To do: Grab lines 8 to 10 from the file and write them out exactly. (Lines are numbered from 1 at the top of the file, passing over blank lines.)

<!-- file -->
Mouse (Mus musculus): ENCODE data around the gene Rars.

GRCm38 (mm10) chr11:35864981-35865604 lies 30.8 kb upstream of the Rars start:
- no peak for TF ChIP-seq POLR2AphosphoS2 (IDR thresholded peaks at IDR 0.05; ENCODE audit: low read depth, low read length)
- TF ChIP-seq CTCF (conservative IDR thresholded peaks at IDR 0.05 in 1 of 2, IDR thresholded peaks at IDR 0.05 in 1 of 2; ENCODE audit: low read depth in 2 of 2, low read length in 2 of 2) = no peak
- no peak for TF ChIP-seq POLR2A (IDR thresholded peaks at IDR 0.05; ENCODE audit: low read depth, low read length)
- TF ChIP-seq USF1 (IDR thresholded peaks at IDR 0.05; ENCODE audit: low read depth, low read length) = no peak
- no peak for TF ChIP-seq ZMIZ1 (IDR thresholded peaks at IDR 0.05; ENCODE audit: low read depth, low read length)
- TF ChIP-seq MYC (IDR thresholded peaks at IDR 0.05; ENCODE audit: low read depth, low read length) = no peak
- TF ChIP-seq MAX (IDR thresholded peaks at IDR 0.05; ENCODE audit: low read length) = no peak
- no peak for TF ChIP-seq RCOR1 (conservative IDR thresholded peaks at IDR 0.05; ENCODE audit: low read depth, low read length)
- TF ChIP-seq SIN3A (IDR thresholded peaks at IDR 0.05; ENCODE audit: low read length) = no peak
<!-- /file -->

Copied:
- TF ChIP-seq MYC (IDR thresholded peaks at IDR 0.05; ENCODE audit: low read depth, low read length) = no peak
- TF ChIP-seq MAX (IDR thresholded peaks at IDR 0.05; ENCODE audit: low read length) = no peak
- no peak for TF ChIP-seq RCOR1 (conservative IDR thresholded peaks at IDR 0.05; ENCODE audit: low read depth, low read length)